The central mistake is the confusion of means and ends. Literature may do other things for us too, just as video games may teach hand-eye coordination and team-work. But it is primarily a form of entertainment, like roller-coasters. It should be analysed under consumption not production.

Novels, for example, are thrilling out of body adventures. Genre novels, like romance or detective stories, take us on a familiar excursion that we nevertheless enjoy revisiting, much as we may enjoy going to the beach on a sunny day or strapping into a rollercoaster. We know more or less what we're going to get but we can still relish the ritualised unfolding of the set plot points. Literary novels may be defined by their promise of a less predictable 'designer' experience and the related ceding of control from reader to author. They offer a journey into the unknown that may leave us profoundly changed on our return.

Although novels are best understood as entertainment, and thus as competing for our attention with other forms of entertainment such as movies or pop songs, novels do some things that nothing else can. One good definition of the novel is 'events in the mind of an imaginary person'. While movies can also provide an out of body experience of an impossible world – indeed they can bring the impossible more vividly to life than many people's imaginations are capable of – they cannot reach underneath the appearances. Only novels can give us the impossible experience of the superpower of seeing into other people's minds.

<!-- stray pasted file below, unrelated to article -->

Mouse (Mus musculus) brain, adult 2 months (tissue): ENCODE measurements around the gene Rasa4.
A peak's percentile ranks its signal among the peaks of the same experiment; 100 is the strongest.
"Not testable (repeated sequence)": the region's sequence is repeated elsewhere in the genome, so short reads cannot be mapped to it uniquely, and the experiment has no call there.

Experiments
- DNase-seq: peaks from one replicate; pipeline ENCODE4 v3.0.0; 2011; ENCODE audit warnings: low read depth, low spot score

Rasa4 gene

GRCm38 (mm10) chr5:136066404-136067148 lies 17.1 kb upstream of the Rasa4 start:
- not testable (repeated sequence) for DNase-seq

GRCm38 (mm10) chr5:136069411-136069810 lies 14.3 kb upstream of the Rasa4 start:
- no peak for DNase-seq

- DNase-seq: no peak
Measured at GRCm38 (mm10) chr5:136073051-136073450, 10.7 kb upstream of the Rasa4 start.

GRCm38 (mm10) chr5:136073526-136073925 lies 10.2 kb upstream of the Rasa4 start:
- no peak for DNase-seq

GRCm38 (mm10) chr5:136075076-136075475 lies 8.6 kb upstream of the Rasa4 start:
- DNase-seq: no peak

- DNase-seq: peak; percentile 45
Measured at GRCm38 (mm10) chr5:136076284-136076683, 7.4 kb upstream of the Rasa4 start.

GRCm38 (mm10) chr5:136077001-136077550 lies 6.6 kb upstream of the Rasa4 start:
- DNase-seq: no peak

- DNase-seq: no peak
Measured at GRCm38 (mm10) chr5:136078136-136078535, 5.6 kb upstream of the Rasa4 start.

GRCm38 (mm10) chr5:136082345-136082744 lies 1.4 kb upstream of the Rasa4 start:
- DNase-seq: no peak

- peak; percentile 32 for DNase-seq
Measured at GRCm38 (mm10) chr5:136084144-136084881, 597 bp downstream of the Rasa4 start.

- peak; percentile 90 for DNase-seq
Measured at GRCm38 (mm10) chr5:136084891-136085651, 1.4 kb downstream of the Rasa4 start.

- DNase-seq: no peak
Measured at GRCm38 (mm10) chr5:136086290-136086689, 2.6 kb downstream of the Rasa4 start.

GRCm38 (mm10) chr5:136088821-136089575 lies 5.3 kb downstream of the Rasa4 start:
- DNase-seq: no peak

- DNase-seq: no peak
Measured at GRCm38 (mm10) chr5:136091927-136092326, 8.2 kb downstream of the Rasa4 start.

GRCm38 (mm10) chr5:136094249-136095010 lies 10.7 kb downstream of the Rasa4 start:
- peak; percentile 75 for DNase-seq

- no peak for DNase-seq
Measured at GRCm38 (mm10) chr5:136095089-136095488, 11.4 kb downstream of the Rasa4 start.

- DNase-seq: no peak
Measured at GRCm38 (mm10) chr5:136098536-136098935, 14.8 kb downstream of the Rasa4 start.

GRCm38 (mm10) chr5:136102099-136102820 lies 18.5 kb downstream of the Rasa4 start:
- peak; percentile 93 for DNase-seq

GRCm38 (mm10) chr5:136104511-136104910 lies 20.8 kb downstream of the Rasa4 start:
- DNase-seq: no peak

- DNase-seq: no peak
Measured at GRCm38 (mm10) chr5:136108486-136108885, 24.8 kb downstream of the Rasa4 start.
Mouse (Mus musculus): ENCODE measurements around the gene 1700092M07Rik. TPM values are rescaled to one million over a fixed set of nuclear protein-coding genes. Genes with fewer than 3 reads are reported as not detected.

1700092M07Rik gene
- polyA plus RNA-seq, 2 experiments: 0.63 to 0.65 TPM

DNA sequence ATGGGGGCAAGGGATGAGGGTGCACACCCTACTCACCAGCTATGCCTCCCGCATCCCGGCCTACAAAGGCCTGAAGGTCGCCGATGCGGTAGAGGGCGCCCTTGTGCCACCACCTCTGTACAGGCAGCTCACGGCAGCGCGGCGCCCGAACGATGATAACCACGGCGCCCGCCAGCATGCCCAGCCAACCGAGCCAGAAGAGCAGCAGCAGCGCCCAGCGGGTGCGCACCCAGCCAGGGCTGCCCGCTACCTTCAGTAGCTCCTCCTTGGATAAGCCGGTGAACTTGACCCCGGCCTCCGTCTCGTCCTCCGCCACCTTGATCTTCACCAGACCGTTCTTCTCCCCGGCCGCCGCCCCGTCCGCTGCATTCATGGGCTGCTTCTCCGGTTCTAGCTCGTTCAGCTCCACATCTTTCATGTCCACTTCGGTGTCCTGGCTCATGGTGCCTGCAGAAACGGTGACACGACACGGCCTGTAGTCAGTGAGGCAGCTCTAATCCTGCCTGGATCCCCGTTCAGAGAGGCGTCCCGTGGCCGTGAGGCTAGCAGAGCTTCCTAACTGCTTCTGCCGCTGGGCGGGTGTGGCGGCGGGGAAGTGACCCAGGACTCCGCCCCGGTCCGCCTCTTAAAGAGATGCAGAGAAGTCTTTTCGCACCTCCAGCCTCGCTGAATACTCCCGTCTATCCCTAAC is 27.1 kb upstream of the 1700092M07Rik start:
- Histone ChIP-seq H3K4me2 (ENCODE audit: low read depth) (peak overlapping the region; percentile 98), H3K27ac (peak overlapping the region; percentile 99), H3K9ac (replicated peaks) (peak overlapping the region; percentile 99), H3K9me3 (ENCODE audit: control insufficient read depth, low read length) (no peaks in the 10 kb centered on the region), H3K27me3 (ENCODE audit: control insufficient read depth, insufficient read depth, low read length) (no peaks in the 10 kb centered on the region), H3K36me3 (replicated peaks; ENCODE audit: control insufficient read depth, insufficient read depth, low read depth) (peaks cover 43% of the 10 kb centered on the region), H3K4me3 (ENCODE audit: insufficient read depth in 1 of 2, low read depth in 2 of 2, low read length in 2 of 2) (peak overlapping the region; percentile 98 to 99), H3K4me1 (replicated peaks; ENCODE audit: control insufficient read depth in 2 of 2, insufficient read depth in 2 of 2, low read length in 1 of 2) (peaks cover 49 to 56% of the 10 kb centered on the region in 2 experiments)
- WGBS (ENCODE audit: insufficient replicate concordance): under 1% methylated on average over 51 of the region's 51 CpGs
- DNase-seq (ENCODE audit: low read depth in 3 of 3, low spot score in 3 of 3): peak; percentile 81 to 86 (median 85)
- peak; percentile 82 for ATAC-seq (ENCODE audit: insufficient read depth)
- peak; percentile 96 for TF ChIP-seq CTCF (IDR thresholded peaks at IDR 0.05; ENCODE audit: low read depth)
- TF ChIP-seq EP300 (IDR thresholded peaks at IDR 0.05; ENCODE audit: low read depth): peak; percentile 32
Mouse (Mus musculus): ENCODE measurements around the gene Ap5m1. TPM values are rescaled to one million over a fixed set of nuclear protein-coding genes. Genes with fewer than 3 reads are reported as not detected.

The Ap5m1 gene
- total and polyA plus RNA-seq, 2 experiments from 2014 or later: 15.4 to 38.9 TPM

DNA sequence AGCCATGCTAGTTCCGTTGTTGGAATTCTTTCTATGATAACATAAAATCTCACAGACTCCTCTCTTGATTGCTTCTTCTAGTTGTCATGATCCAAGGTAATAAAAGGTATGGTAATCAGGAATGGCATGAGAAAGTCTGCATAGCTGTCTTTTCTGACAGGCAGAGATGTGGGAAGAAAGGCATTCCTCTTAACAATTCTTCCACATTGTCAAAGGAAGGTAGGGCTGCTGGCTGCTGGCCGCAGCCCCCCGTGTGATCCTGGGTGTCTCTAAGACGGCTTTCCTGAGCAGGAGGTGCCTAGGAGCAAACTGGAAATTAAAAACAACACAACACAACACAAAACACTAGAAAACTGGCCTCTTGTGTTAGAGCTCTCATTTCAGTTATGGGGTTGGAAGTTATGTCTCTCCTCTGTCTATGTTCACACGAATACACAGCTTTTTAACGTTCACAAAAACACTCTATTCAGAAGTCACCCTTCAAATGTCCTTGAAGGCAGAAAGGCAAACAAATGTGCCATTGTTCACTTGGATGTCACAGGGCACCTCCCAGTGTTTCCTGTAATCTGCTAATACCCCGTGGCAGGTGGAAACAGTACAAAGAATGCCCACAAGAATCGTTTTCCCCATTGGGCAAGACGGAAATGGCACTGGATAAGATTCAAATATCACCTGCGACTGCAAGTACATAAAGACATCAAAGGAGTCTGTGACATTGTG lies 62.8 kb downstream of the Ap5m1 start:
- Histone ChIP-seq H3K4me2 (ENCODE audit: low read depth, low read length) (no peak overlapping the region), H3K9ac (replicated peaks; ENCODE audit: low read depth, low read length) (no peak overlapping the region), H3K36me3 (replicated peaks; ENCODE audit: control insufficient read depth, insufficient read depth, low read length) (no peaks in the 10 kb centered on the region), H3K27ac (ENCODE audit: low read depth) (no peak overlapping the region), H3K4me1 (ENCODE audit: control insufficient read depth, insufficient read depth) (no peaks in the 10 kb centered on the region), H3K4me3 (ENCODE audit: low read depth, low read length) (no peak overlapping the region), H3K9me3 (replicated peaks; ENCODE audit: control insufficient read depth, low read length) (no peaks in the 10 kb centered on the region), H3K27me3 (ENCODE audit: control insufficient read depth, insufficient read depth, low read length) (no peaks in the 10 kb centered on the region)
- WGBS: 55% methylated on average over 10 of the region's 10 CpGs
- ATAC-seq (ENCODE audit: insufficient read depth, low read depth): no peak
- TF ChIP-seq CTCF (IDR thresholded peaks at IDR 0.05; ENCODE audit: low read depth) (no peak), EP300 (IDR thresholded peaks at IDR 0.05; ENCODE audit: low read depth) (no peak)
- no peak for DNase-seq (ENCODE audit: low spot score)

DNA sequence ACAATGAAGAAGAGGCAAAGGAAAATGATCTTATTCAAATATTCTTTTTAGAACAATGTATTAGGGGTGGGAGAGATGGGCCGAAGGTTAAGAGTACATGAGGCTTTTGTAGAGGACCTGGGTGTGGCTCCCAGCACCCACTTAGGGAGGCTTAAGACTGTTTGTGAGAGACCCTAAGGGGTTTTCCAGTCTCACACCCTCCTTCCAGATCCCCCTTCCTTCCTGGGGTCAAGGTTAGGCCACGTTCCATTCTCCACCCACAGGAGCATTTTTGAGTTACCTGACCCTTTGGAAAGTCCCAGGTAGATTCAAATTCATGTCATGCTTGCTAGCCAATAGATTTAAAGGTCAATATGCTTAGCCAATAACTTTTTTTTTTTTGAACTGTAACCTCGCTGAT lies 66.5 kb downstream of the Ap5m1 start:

If reading novels is so fun, why don't people read them anymore? One reason is that we have more alternatives these days for entertainment, which some people prefer, and also that the kind of uninterrupted private leisure time that novels require is less common. But another reason is surely the academic defenders of literature themselves.

First, they exaggerate the capacity of literature, for example that is a source of truth

There is an obvious proof that the great novelists knew more about human psychology than any social scientist who ever lived. If psychologists, sociologists, or economists understood people as well as George Eliot or Tolstoy did, they could create portraits of people as believable as Middlemarch's Dorothea Brooke or Anna Karenina. But no social scientist has ever come close. (Gary Saul Morson)

This is fanciful. Novelists may be better than academic experts at communicating to the general public, but they themselves have no particular access to the Truth. If you want the truth about psychology, study that – not George Eliot or Jane Austen. If you want philosophical analysis, read a philosopher not some amateur with a nice turn of phrase. Fiction is fun because it is not true, and not merely because it also communicates truths that are otherwise hard to express. If you read it looking for Truth you are likely to miss out on its pleasures and see its playfulness as irresponsibility.